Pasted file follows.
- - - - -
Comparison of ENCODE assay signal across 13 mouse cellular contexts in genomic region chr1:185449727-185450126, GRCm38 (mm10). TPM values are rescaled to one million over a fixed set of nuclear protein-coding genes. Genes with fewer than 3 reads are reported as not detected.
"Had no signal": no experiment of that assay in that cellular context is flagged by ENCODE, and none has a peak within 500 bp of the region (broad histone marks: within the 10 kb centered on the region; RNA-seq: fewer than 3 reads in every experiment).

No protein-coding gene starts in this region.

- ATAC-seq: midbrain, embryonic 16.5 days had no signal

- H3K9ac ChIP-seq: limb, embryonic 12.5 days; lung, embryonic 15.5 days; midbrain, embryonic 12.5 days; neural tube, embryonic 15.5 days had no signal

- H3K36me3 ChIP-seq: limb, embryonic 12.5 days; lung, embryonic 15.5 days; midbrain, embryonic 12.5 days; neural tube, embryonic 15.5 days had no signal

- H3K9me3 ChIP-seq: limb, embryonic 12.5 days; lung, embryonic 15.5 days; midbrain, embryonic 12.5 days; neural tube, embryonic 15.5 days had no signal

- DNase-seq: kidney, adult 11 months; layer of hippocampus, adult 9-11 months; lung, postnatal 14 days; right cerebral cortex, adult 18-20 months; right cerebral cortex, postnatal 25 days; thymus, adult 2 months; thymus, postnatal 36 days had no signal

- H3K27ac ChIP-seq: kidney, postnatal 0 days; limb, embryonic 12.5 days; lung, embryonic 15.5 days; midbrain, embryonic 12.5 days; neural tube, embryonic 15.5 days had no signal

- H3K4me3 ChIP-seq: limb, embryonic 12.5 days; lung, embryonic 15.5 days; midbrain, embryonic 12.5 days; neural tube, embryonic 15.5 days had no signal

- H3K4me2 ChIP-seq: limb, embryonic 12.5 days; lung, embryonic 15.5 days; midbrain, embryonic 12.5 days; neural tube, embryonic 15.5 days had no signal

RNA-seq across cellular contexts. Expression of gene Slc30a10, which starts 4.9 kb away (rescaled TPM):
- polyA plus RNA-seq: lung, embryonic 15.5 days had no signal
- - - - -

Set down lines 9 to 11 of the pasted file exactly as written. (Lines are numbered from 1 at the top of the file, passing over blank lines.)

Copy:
- H3K27ac ChIP-seq: kidney, postnatal 0 days; limb, embryonic 12.5 days; lung, embryonic 15.5 days; midbrain, embryonic 12.5 days; neural tube, embryonic 15.5 days had no signal

- H3K4me3 ChIP-seq: limb, embryonic 12.5 days; lung, embryonic 15.5 days; midbrain, embryonic 12.5 days; neural tube, embryonic 15.5 days had no signal

- H3K4me2 ChIP-seq: limb, embryonic 12.5 days; lung, embryonic 15.5 days; midbrain, embryonic 12.5 days; neural tube, embryonic 15.5 days had no signal